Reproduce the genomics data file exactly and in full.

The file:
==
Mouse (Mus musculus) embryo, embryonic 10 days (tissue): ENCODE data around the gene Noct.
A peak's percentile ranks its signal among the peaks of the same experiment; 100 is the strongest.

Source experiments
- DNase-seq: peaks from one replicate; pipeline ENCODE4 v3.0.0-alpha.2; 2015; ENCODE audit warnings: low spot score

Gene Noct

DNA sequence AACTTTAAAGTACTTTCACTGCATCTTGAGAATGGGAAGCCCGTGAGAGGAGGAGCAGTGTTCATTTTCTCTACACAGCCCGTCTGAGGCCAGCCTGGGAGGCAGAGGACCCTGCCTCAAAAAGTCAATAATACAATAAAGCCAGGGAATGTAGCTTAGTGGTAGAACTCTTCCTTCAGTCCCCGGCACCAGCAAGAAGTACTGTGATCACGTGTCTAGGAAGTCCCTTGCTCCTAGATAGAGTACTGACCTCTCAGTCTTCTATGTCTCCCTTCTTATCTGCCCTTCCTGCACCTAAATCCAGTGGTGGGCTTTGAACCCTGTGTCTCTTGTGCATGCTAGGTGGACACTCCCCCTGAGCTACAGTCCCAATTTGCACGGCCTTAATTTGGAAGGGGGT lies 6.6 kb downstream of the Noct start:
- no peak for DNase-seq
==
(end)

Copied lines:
Mouse (Mus musculus) embryo, embryonic 10 days (tissue): ENCODE data around the gene Noct.
A peak's percentile ranks its signal among the peaks of the same experiment; 100 is the strongest.

Source experiments
- DNase-seq: peaks from one replicate; pipeline ENCODE4 v3.0.0-alpha.2; 2015; ENCODE audit warnings: low spot score

Gene Noct

DNA sequence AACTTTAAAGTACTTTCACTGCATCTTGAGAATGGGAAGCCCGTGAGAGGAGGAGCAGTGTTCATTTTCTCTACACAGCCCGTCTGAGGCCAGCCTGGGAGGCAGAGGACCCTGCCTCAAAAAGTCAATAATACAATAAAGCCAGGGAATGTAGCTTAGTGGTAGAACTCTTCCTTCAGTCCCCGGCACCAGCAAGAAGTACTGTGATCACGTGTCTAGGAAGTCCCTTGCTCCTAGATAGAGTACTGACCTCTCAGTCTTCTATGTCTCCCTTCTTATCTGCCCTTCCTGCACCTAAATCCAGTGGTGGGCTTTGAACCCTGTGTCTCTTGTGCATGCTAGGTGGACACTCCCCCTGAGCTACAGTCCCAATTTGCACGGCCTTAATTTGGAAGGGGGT lies 6.6 kb downstream of the Noct start:
- no peak for DNase-seq